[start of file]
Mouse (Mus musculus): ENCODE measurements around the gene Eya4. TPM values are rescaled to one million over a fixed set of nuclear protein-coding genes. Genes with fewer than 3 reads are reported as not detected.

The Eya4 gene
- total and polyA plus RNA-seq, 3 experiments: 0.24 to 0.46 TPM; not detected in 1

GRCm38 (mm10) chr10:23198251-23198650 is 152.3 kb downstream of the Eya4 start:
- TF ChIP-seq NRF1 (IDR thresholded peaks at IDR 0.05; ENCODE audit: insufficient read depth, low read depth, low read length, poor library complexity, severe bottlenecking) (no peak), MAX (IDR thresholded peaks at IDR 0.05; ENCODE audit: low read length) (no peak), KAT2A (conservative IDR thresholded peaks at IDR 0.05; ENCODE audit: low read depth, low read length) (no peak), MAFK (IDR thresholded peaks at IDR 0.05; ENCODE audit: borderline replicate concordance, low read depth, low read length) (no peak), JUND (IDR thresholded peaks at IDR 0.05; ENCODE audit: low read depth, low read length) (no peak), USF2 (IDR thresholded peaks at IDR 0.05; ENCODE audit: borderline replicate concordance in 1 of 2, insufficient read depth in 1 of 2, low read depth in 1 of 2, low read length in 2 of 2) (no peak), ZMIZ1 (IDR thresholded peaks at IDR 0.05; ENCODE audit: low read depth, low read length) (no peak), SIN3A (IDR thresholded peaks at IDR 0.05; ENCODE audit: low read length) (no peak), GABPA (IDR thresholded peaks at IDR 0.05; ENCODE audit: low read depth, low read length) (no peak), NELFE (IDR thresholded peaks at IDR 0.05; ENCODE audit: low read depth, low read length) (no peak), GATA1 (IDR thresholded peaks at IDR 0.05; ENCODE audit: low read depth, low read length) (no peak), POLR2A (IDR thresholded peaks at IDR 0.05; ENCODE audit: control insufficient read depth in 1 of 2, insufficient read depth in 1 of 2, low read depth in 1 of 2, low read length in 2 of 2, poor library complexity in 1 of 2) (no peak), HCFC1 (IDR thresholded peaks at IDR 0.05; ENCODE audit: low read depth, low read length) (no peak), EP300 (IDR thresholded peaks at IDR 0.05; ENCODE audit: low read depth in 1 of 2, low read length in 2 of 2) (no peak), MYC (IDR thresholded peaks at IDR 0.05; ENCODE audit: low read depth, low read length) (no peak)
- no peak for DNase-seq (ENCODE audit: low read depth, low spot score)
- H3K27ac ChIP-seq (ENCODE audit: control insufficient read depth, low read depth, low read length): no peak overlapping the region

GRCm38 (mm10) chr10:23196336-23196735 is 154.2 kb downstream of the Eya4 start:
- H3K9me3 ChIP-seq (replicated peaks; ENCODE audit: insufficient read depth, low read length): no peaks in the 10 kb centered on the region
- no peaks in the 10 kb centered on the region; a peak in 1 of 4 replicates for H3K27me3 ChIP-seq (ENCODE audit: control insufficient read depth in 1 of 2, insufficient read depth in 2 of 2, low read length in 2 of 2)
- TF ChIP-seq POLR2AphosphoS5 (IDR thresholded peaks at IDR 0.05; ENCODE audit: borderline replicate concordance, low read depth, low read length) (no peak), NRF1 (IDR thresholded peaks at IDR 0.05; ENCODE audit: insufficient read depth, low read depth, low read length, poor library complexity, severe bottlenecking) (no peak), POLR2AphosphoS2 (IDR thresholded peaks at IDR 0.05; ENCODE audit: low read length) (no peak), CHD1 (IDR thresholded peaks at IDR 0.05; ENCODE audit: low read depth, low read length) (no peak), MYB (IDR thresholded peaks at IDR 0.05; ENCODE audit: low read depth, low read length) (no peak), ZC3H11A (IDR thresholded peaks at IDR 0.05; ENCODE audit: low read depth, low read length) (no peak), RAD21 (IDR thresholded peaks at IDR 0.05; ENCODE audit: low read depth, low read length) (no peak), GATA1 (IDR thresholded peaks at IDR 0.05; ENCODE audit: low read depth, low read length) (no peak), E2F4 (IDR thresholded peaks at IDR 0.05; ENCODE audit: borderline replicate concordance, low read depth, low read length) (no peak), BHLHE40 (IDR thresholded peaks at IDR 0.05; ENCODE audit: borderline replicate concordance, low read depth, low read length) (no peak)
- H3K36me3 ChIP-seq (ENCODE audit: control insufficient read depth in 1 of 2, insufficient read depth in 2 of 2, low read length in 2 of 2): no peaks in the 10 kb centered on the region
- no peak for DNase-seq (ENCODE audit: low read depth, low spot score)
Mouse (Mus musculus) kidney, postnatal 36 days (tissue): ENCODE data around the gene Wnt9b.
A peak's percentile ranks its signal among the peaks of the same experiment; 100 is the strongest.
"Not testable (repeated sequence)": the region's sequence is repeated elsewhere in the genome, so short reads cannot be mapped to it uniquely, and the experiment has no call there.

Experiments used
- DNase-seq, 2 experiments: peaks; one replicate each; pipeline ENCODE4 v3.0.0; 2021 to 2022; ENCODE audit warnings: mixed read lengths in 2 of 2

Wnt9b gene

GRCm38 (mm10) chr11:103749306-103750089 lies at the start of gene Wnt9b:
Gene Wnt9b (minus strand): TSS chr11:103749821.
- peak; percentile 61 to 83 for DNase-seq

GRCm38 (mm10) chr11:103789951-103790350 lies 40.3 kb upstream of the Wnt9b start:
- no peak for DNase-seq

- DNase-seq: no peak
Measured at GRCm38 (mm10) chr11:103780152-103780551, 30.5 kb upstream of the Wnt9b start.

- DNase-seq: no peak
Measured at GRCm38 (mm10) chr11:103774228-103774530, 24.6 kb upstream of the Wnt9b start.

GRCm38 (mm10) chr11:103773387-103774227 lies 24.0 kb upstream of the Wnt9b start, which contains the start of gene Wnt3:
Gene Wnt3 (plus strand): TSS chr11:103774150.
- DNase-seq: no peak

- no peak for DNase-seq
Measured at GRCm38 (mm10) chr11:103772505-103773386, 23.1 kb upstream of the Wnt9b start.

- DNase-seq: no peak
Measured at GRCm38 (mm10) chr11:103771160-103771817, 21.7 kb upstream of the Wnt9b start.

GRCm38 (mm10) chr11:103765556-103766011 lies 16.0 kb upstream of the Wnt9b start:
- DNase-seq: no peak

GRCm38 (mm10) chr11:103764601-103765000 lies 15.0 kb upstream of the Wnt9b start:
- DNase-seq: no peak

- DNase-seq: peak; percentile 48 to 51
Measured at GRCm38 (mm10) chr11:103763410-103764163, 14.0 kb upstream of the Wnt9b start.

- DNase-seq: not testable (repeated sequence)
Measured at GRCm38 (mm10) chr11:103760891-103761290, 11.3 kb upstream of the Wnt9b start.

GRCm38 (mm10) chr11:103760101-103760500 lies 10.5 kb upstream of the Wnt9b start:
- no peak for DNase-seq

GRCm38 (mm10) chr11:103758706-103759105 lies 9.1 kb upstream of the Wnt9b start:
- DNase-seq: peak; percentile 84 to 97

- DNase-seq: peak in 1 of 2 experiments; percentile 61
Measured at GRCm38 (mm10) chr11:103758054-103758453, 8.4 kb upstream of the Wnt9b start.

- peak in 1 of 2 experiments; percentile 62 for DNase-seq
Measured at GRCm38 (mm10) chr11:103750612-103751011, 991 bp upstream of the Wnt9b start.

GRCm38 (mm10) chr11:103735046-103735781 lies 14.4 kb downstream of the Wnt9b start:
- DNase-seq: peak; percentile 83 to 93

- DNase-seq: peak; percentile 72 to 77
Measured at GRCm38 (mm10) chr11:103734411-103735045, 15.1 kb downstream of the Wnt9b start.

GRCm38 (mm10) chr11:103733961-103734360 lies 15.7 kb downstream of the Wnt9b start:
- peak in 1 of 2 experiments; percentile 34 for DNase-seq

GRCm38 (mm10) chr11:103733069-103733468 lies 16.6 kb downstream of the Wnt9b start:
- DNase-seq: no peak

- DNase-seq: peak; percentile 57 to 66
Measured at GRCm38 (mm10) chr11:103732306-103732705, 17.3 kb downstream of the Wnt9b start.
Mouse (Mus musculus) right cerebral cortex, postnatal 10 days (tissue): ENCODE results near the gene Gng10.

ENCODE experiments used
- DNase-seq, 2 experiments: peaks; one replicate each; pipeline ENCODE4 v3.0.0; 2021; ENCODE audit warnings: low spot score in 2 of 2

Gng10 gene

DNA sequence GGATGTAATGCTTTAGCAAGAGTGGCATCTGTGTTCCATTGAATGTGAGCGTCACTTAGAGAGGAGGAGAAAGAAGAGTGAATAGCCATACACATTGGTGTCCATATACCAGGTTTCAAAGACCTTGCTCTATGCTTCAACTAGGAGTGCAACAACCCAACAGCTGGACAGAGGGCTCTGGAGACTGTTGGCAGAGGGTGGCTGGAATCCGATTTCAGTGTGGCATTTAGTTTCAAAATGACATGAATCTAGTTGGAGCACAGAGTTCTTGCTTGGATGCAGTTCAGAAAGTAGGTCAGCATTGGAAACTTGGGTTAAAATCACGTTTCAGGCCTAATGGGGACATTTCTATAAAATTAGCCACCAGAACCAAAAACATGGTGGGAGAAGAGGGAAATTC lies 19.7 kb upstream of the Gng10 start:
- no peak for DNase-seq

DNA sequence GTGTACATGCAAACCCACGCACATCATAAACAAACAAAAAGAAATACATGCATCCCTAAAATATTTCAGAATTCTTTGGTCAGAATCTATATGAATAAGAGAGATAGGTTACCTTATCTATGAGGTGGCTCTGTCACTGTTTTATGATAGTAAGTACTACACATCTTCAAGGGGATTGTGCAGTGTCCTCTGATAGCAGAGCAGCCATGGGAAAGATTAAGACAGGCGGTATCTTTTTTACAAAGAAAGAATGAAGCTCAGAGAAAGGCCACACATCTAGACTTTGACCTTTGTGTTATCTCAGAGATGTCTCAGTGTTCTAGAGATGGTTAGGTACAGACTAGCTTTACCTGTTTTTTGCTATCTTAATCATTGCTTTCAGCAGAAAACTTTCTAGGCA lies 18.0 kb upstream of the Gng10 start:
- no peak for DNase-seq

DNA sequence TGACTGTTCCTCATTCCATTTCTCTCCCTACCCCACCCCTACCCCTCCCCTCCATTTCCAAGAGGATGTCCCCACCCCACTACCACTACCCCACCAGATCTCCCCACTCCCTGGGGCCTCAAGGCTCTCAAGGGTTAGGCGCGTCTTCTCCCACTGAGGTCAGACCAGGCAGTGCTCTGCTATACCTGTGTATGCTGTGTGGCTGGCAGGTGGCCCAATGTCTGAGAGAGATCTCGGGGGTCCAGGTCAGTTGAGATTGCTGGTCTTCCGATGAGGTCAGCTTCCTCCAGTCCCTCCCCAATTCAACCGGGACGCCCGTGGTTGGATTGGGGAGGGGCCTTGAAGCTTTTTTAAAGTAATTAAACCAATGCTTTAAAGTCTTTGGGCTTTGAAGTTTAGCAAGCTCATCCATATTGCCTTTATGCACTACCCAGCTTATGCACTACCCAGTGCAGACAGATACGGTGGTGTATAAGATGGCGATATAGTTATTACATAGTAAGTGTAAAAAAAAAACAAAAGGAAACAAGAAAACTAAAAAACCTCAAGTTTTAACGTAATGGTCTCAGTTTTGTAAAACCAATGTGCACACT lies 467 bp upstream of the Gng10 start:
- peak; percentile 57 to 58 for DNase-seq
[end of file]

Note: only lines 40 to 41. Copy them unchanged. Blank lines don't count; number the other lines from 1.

- DNase-seq: peak; percentile 48 to 51
Measured at GRCm38 (mm10) chr11:103763410-103764163, 14.0 kb upstream of the Wnt9b start.